Every now and again, I check the State of New Mexico’s licensing page to see if there are any new pending small brewer or small brewer offsite licenses. For quite some time now, there have not been any new ones, which is just a sign of the times.
Allow me to explain that statement. The reasons that we have seen such a slowdown in new places opening, even with folks saying that more retail/commercial spaces are available and cheaper than ever, are quite numerous. Here are just a few of those.
Is it all staffing issues?
Not entirely, but let’s face it, most breweries (particularly those with kitchens) are having a hard time filling their entry-level job positions. Add an offsite taproom, or try to open a new place, and there will likely be an even greater shortage of potential employees. The reasons for this shortage have been discussed many times — a stand against low pay, taking advantage of expanded unemployment benefits, an unwillingness to deal with the increasing number of unruly customers, etc. — but regardless of one’s viewpoint, there just aren’t as many people available as before the pandemic.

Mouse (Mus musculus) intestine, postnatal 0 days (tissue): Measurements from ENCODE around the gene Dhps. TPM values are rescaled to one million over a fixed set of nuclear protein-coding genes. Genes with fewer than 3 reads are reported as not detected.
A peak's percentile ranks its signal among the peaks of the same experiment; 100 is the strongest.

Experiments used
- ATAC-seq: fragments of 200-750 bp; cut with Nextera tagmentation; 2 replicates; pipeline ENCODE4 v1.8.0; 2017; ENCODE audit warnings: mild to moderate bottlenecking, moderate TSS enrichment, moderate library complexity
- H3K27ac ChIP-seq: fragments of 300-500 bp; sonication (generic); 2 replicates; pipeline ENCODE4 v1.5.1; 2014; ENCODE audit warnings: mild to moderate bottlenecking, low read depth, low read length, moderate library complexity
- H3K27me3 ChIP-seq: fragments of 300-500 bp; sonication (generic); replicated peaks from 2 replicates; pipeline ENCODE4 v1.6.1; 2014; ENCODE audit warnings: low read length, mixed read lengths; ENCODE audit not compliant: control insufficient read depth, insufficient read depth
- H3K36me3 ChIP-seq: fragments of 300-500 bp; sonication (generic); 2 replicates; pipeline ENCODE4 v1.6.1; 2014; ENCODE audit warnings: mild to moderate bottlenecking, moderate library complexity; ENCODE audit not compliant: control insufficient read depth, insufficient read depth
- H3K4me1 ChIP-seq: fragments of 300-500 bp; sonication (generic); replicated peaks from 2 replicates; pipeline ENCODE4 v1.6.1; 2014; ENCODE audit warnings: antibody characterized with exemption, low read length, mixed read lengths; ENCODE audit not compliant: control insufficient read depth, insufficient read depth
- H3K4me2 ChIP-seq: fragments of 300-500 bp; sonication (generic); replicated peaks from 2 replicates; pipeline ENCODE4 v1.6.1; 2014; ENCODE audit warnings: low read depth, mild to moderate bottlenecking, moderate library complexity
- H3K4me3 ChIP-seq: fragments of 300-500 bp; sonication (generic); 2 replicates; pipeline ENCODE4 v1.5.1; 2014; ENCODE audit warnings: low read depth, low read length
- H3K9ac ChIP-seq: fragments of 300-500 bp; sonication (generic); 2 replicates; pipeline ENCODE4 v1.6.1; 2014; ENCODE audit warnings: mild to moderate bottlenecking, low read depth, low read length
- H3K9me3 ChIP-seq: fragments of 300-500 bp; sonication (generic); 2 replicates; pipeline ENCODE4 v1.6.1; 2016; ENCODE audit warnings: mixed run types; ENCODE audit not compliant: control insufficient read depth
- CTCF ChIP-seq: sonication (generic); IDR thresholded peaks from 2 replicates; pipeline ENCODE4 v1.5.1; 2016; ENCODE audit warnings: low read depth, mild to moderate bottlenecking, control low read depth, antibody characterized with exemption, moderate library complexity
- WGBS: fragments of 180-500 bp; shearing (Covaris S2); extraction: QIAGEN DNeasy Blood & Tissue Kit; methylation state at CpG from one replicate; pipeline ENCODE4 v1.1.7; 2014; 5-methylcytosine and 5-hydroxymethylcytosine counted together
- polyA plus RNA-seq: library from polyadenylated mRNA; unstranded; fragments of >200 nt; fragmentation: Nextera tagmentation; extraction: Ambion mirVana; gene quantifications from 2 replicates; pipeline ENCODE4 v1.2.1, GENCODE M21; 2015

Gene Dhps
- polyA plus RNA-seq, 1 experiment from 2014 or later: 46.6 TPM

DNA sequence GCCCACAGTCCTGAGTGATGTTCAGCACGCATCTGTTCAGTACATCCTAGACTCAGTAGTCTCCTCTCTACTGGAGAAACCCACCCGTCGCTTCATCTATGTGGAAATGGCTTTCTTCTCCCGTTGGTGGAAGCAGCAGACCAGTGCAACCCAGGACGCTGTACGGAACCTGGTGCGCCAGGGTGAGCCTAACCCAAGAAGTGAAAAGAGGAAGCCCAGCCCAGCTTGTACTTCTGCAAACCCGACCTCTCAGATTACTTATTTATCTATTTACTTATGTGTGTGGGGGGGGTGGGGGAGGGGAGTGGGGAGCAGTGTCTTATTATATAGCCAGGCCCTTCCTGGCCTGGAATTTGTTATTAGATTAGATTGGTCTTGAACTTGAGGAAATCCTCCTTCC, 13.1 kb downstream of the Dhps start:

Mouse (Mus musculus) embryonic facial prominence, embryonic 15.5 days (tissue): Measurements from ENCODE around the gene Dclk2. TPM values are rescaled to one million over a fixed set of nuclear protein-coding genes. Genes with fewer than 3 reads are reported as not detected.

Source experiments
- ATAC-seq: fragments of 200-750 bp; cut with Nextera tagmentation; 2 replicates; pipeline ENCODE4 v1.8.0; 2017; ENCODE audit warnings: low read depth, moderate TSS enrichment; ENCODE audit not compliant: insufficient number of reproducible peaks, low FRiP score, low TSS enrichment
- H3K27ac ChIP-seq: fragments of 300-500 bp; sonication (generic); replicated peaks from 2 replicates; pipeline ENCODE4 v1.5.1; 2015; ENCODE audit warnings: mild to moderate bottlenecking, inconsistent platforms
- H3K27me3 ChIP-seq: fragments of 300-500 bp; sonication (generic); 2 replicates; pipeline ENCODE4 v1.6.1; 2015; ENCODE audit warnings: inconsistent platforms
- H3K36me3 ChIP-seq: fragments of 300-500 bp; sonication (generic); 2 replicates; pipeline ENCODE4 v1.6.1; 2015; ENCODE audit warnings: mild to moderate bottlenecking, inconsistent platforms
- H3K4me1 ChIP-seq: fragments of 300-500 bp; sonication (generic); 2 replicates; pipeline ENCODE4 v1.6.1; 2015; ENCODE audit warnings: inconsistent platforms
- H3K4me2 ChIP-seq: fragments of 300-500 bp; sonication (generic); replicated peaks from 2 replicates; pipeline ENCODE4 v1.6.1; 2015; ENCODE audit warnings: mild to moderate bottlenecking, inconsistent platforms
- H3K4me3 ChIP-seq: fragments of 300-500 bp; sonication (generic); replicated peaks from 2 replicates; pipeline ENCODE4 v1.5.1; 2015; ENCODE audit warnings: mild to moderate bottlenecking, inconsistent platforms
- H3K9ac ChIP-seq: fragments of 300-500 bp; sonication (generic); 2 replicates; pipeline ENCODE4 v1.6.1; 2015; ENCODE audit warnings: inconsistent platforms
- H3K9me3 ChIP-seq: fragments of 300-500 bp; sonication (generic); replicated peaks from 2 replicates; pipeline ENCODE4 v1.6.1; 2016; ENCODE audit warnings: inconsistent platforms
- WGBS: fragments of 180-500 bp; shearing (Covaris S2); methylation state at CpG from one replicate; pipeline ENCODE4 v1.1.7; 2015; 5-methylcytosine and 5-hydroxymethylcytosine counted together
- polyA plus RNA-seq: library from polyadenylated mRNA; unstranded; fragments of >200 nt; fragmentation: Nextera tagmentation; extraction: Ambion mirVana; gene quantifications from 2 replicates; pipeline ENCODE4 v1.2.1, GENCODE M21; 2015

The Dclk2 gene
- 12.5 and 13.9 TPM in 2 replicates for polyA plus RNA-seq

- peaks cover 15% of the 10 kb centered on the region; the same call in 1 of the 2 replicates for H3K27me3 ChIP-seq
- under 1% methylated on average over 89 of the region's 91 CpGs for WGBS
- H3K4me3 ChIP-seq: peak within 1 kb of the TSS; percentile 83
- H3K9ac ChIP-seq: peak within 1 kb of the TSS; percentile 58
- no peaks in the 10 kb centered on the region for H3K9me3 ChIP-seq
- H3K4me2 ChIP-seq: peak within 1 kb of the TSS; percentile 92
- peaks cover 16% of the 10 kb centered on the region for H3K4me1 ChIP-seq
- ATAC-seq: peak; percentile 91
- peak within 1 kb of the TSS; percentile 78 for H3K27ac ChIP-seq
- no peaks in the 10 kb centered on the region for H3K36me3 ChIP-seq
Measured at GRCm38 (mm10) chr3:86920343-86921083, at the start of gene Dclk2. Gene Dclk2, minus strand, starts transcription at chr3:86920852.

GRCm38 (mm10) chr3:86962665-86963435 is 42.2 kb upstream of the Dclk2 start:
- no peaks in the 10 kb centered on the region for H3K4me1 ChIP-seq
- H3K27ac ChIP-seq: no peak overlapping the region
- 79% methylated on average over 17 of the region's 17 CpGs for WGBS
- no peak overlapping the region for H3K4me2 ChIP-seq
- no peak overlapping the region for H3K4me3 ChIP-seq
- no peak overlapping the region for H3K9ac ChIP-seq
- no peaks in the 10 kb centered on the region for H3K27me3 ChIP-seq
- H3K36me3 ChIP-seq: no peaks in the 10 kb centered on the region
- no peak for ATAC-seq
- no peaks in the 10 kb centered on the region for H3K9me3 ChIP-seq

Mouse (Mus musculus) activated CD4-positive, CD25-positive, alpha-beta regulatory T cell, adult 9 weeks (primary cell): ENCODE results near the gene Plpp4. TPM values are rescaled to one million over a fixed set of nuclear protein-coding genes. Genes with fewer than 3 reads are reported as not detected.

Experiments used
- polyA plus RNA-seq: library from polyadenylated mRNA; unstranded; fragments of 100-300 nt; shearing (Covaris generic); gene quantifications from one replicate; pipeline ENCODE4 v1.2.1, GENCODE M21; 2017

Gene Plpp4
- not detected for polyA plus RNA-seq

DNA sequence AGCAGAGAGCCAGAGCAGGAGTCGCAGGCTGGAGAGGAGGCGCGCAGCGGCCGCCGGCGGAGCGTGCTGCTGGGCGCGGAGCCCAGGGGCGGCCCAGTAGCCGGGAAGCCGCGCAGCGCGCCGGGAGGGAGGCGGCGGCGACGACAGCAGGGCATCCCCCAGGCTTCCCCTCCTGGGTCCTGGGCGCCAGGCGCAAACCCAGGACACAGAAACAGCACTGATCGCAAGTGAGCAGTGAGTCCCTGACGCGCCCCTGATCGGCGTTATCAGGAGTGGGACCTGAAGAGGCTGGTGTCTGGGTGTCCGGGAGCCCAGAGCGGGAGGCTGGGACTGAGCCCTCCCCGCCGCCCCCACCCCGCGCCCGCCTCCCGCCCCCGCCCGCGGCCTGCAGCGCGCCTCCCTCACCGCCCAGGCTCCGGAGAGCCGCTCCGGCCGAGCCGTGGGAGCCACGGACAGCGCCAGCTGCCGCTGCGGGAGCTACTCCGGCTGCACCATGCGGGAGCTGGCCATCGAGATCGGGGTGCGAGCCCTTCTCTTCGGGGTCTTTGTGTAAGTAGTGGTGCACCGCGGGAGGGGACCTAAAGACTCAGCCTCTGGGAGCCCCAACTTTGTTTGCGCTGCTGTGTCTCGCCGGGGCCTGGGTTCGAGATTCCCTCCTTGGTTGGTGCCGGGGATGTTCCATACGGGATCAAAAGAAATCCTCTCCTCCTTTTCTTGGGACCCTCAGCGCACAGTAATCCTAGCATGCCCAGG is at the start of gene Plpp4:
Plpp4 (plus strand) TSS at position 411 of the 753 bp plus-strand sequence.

Could it be the equipment/supply shortage?
This certainly plays a part. As La Reforma co-owner John Gozigian noted in a recent interview, one of the reasons they passed on an offsite taproom in Rio Rancho was due to the worry of not having the right building supplies being available and/or affordable. There is pretty much a shortage of everything these days, and as business owners like to say, time is money, and delays while waiting for parts to arrive can cost a lot more money than people can afford these days.
Two good examples of this can be found, or technically not found, with Gravity Bound and Lizard Tail. The former’s owners told us a while back (mid-June, to be exact) that they were waiting on a 10-barrel fermenter to help increase their brewing capacity. Cameron Frigon told me on Sunday that he finally got word that the fermenter has finally shipped out and will hopefully arrive by the end of this week.